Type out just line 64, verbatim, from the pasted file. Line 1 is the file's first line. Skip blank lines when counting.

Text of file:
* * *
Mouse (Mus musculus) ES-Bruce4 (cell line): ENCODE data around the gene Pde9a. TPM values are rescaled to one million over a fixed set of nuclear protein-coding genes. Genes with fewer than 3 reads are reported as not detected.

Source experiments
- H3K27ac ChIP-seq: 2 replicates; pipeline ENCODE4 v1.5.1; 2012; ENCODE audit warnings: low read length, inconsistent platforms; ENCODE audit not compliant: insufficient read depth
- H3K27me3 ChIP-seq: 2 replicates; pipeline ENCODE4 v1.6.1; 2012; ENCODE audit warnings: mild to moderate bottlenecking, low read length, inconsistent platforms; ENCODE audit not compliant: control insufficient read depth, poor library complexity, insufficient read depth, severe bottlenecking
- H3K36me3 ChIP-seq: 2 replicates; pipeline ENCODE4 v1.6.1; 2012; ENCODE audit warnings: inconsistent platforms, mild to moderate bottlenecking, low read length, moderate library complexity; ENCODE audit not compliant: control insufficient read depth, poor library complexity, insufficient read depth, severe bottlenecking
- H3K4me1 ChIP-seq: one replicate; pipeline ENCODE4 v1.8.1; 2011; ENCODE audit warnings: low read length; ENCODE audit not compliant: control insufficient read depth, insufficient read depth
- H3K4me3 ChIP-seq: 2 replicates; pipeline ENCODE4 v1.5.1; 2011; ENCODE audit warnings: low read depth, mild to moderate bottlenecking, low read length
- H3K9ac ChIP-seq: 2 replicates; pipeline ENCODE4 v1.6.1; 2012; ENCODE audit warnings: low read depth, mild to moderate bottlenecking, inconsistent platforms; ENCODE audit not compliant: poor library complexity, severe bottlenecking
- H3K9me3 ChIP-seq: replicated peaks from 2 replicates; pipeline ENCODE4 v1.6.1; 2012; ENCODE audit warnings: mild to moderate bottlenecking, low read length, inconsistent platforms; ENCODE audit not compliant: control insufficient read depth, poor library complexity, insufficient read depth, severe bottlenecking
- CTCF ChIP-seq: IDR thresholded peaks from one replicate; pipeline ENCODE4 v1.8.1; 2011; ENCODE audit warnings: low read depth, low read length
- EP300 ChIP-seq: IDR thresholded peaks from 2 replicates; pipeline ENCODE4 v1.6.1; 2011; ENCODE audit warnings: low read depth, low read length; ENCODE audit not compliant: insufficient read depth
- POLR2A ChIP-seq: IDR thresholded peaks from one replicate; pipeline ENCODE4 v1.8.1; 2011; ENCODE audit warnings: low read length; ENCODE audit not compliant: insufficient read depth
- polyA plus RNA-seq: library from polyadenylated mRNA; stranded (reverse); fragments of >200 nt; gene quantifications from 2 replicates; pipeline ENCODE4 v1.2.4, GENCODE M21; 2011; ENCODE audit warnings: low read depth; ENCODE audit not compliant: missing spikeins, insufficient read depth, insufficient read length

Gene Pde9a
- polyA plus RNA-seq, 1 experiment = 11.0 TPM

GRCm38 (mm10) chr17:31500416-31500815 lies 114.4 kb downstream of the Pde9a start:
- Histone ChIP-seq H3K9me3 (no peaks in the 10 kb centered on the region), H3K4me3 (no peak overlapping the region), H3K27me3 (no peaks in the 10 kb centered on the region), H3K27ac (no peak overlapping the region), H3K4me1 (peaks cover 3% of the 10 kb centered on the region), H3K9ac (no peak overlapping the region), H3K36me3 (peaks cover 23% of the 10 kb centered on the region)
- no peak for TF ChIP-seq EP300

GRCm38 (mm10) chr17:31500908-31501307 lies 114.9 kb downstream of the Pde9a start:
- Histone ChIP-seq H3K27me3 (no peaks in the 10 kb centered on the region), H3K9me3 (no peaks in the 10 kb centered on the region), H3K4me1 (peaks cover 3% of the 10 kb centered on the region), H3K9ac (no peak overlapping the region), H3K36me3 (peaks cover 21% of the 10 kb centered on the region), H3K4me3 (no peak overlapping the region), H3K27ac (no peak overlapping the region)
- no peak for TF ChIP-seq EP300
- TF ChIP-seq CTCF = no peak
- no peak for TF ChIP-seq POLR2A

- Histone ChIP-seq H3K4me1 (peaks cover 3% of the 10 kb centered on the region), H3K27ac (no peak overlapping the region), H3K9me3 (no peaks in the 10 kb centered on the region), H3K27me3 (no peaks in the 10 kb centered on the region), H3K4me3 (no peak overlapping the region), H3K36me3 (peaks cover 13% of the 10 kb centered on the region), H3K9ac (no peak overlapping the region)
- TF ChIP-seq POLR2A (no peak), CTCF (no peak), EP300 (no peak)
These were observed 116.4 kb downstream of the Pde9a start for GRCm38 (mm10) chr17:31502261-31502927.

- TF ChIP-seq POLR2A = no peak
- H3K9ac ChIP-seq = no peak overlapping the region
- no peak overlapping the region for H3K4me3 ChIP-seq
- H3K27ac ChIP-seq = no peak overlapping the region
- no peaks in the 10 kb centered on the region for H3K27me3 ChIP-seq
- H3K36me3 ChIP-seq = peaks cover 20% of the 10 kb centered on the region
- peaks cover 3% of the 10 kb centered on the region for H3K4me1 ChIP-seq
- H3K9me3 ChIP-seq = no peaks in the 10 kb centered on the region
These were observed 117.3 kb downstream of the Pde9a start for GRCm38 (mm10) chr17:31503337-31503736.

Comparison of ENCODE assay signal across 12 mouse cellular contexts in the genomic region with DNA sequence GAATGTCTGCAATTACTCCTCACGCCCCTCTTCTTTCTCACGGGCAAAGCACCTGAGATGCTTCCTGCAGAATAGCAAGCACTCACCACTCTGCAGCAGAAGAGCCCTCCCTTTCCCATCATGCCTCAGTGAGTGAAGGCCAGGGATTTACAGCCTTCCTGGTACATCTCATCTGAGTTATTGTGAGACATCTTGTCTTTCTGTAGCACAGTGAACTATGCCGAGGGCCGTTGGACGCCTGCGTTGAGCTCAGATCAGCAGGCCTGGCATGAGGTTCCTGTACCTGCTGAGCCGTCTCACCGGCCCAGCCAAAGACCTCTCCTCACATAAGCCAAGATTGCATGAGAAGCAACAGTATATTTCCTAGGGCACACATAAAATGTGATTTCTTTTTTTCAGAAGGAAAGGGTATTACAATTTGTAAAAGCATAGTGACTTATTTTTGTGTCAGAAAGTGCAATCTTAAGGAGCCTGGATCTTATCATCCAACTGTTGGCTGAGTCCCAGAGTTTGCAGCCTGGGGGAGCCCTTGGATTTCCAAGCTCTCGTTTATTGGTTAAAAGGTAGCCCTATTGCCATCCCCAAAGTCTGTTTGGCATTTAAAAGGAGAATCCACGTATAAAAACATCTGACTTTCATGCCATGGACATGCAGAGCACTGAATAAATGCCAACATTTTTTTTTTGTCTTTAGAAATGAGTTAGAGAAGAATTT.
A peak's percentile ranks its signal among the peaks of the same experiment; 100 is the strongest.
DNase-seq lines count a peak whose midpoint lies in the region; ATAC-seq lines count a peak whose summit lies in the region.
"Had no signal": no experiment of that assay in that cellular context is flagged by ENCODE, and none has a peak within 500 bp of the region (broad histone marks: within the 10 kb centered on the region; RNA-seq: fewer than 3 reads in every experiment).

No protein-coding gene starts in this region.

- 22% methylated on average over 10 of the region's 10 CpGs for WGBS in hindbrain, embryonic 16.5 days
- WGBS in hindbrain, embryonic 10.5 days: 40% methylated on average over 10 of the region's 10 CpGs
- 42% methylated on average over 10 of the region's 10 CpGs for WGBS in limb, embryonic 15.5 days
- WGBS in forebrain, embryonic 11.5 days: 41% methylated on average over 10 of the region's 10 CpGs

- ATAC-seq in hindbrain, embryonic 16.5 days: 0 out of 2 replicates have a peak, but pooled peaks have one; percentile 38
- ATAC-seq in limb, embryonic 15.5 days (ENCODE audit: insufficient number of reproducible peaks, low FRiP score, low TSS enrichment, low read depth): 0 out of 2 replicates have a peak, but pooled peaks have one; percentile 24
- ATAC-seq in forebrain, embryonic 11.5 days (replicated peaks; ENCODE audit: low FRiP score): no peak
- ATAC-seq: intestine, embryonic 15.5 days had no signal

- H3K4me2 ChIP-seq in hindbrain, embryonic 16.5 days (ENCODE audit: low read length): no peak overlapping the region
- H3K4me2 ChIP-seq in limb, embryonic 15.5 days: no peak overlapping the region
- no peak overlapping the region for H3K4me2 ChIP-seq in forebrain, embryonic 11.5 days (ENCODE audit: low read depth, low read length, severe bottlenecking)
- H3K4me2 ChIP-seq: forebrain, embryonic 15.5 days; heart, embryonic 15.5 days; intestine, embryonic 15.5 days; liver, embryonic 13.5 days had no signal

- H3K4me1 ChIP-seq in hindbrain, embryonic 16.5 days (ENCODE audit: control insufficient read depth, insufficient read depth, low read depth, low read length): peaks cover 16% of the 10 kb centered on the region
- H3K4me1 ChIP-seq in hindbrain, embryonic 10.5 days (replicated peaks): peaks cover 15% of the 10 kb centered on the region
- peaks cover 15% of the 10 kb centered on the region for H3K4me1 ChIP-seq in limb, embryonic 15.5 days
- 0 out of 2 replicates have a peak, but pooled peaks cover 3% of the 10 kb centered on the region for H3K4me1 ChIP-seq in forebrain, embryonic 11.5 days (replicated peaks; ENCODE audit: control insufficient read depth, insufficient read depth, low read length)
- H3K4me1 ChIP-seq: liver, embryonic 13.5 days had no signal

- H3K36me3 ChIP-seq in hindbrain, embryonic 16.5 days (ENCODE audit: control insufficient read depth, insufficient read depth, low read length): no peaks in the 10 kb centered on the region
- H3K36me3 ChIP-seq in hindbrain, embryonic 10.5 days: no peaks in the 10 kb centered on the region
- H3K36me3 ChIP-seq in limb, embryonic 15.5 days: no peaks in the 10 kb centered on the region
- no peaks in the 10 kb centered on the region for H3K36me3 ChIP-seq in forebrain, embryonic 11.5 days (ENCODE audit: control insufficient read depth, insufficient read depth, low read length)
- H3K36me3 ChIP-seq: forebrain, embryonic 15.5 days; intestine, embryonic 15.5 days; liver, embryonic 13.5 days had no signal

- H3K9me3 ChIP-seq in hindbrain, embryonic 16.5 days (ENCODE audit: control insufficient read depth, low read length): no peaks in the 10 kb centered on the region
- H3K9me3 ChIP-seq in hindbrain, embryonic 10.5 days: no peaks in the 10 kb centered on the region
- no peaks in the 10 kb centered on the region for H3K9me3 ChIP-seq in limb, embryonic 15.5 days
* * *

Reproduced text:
- H3K9me3 ChIP-seq in hindbrain, embryonic 10.5 days: no peaks in the 10 kb centered on the region